The one kick wonder


Displaced by a cut program, the senior punter turned into a valuable asset for SDSU.

By: Shane Koob

Assistant Sports Editor

He had no idea it was going to happen.

Then again, not many people saw the University of Nebraska-Omaha eliminating its football program with the move to Division I athletics coming.

“At first, you’re just really upset,” Maverick-turned-Jackrabbit punter Jason Schlautman said. “You’re mad and you don’t really understand it … we just had to accept it and go forward.”

It was especially puzzling to Schlautman and his former UNO teammates because the program had good coaches, nice facilities and a strong tradition, including a 10-0 record his first year on the team. Nonetheless, he no longer had a team to punt for.

But it wasn’t long until the calls requesting his services started pouring in. Schlautman said the weeks that followed were pretty hectic as he tried to figure out where to go, he knew he wanted to keep playing. Most schools contacting him were Division II programs, but SDSU emerged as the front-runner.

One of the more important factors for Schlautman was being able to continue his classes and graduate on time, which he said he found at SDSU.

The stars also aligned for Schlautman on the field, as the Jacks were looking for a punter to fill the shoes of Dean Priddy, a 2010 senior.

“There was a spot open and [special teams coordinator Shannon Moore] stressed how important [SDSU’s] special teams are and how much they work on that, so I was pretty impressed by that. I took a visit up here and I liked it,” Schlautman said.

Head coach John Stiegelmeier said SDSU was looking at players for a few different positions after UNO shut down their program. That’s when they found Schlautman.

“The more we researched him, we thought he’d be a great option really,” Stiegelmeier said. “Initially it was kind of discovering him and then we really lucked out getting him.”

So when the the transfer was complete, Schlautman found himself heading to Brookings last summer to prepare for the season with his new teammates and get accustomed to a whole different level of football. It didn’t seem to phase him.

“Punting at D-II is no different than punting at D-I. [SDSU] ran the same scheme that we ran at UNO, so that was pretty easy and I just think it really helped having the three years starting at UNO and it helped make the transition pretty easy,” Schlautman said.

The addition of the Columbus, Neb. native was initially more of an insurance policy for the SDSU kicking game, but Schlautman came in and won the starting job over redshirt freshman Ethan Sawyer. The move couldn’t have worked better for the Jacks, and Schlautman has the stats and post-season honors to prove it.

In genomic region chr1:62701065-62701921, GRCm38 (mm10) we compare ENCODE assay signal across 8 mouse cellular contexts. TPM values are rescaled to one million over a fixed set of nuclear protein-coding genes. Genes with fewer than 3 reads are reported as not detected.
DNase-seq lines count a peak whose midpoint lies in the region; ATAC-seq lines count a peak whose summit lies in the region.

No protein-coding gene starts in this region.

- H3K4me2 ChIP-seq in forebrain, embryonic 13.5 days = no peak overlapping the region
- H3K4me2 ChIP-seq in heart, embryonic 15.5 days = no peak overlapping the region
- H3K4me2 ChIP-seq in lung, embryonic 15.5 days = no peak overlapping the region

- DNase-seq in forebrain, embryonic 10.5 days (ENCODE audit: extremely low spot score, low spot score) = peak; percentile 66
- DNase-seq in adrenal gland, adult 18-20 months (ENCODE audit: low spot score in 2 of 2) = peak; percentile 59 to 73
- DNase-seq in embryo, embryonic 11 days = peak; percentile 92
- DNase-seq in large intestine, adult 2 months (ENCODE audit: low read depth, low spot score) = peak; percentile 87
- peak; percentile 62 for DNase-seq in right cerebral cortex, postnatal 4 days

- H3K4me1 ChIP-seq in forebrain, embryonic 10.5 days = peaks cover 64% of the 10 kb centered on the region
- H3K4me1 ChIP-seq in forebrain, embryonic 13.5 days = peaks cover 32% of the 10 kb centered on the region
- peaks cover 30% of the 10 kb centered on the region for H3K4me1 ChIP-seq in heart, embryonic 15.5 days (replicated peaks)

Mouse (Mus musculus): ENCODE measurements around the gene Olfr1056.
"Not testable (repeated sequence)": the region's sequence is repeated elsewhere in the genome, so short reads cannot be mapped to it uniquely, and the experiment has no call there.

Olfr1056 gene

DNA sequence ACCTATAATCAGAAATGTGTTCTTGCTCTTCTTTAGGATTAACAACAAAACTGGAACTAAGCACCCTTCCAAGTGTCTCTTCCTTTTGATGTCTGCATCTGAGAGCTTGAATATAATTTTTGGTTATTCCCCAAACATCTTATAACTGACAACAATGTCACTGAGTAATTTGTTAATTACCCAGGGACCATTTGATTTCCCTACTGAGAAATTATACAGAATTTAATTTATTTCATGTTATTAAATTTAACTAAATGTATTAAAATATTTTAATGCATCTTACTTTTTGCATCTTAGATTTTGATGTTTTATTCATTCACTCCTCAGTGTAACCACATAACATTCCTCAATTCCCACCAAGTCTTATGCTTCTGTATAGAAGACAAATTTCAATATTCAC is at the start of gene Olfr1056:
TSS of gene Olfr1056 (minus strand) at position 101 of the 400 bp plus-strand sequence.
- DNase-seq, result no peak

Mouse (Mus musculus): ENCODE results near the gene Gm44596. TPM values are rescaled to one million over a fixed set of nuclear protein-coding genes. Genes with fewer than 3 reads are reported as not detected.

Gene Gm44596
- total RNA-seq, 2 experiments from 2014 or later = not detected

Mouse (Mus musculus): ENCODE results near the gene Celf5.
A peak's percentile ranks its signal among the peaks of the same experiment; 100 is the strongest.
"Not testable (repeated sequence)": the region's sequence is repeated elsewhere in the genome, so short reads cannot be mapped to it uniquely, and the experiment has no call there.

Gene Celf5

Posting a career-high average of 42.2 yards a punt, tying a career-long boot of 63 yards, nine of his 57 punts inside the 20-yard line and 14 punts of 50-plus yards, Schlautman was the lone Jackrabbit selected for the All-MVFC first team. He was also honored on the MVFC All-newcomer team.

Schlautman credits almost everyone but himself for the impressive numbers he posted in the 2011 season.

“Our scheme and our coaches and our unit really helped make that punting average what it is. I had the easy part. I just had to catch the ball and punt it,” Schlautman said.

“I thought he did a tremendous job. A tremendous job in every area. From just adapting to a new program to really excelling on the football field, yeah, I was very happy,” Stiegelmeier said of Schlautman’s season.

Perhaps the highlight of Schlautman’s brief stint with the Jackrabbits had nothing to do with kicking a ball.

For SDSU fans, it was the ‘fake’ punt on Hobo Day against Southern Illinois, which Stiegelmeier insists wasn’t really a fake punt. Schlautman confirmed the denial and said the run was caused by an off-target snap followed by a heavy rush from the Salukis that forced him to make a play.

“I knew I wasn’t going to be able to get the punt off. I started taking off left and I wasn’t sure if I was going to punt it or run and I saw a hole and I just went after it. I saw the first down marker and I knew I had to get that or I wasn’t going to be able to go back to the sideline,” Schlautman said.

The 18-yard scramble kept the SDSU offense on the field and the drive ended with a touchdown to put the Jacks up 35-14 at halftime. It was a crucial play at a crucial time and one that will arguably go down as one of the top moments of the 2011 season.

“Just a heads up play,” Stiegelmeier said. “In football we talk about guys where the game’s moving in slow motion for them, they can make decisions on the run. That’s a great example of a guy who saw a bad situation and turned it into a good situation.”

With his football eligibility over, Schlautman plans on returning to UNO next semester to student teach and eventually graduate as a Maverick.

“It’s been very unique and it’s been great,” Schlautman said of his time at SDSU. “It’s been weird coming up here for four or five months and heading right back [to Omaha], but it’s been unique.”

Given the situation Schlautman was in after UNO dropped it’s football program and then winding up an all-conference punter for SDSU, perhaps turning bad situations into good situations is just what he does best.